Industry guru Mike Shatzkin foresees big gains in e-book sales, consolidation among literary agencies, a jump in customized book sales and much more…. You won’t catch me climbing out onto any billion-dollar limbs as I offer my forecast for book publishing in 2008, but some of the changes I envision do call for fundamental changes in how the business operates. There is an overarching theme to the changes already taking place. Consumer media in the 20th century tended to be horizontal and format-specific. The New York Times and Random House define “horizontal”: they publish across all interests and markets. The Internet will drive 21st-century publishing enterprises to be more like what professional publishing has always been: highly vertical and format-agnostic.
…even though we’ve seen our business get tougher in many ways, some of the predictions made at the turn of the century for big changes in this decade, such as disruptive ebook takeup, just haven’t come true. The book business has, arguably, been less affected than any of the other major media by digital change. Or maybe I shouldn’t say “arguably.” Maybe I should say “apparently.” And CERTAINLY I should say “so far.”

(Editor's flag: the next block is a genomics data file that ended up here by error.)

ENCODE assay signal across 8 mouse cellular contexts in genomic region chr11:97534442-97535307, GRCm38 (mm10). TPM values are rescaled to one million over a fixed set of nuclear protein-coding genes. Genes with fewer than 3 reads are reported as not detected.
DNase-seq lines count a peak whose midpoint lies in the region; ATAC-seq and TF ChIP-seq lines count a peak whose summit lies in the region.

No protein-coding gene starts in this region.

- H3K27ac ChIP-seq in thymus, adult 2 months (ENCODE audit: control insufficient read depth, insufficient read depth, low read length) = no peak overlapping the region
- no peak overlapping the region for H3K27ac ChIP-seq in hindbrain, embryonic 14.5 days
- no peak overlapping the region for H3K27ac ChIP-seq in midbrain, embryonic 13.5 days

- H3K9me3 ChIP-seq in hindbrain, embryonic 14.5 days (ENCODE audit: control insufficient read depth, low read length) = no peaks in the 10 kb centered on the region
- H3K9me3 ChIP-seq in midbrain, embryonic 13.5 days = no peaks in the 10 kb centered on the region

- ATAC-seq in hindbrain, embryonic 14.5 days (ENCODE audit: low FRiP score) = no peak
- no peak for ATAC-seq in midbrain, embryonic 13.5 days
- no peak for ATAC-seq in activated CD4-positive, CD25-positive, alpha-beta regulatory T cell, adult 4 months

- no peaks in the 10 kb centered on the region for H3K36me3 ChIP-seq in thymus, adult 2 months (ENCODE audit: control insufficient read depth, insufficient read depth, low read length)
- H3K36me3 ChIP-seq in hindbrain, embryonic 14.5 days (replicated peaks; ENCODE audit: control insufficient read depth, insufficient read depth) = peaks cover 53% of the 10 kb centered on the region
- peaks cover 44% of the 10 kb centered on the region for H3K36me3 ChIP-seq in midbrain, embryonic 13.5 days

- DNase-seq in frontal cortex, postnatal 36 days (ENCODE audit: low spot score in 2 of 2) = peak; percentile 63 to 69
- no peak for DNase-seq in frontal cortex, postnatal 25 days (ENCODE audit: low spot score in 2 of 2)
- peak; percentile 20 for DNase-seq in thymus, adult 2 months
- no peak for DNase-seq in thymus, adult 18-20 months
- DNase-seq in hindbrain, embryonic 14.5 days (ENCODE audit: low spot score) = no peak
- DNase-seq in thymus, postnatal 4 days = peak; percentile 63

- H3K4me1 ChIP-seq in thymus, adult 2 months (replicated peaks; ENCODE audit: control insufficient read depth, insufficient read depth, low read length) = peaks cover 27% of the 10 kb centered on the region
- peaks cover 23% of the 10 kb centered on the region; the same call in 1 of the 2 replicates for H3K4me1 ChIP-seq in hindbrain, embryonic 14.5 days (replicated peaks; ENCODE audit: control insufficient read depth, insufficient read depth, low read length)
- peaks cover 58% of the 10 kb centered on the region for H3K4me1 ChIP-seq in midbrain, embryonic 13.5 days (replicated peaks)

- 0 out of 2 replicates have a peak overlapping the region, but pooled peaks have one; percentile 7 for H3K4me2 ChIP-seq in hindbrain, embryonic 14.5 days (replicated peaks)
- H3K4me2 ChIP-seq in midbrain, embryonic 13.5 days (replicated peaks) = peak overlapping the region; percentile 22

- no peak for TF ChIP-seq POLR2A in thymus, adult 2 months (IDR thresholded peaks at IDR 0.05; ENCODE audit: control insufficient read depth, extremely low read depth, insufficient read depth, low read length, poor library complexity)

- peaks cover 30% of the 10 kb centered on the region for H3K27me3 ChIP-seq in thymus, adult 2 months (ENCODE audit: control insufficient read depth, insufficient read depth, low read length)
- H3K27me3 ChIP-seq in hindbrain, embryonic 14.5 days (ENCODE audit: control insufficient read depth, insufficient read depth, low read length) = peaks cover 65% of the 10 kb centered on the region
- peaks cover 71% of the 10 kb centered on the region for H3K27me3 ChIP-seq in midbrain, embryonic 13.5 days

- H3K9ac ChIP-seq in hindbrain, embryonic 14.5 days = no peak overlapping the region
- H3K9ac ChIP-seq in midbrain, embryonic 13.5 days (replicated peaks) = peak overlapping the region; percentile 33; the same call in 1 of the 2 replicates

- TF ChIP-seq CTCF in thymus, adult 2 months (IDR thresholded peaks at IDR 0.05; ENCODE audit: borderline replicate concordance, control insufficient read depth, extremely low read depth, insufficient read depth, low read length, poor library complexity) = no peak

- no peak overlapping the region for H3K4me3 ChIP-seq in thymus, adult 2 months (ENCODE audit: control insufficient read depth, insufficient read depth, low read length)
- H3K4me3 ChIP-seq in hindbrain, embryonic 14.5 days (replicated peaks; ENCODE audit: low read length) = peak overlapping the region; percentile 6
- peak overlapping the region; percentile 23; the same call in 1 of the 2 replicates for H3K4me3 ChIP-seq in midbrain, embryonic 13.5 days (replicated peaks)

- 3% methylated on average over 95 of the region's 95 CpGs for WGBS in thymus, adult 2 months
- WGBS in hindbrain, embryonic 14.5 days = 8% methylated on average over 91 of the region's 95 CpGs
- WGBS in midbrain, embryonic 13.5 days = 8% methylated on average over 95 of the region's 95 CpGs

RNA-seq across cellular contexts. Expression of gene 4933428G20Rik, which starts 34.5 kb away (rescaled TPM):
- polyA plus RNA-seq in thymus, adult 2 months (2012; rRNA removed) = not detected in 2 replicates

We’re going to discuss a subject this morning that was on hardly any radar screens a year ago; it would not have been a compelling subject for presentation at last year’s Making Information Pay. But today, Digital Asset Distribution is on a lot of minds. What happened?
After all, book content has been going out on the web for quite a while. My company did a digital marketing program for a book called “Longitude” in late 1995 which centered around offering a free chapter through relevant web sites. For several years, Amazon has had a program showing interior book pages, starting out as “Look Inside” and now “Search Inside the Book”. Lots of publishers participated, but didn’t instantly express a need to manage their own digital distribution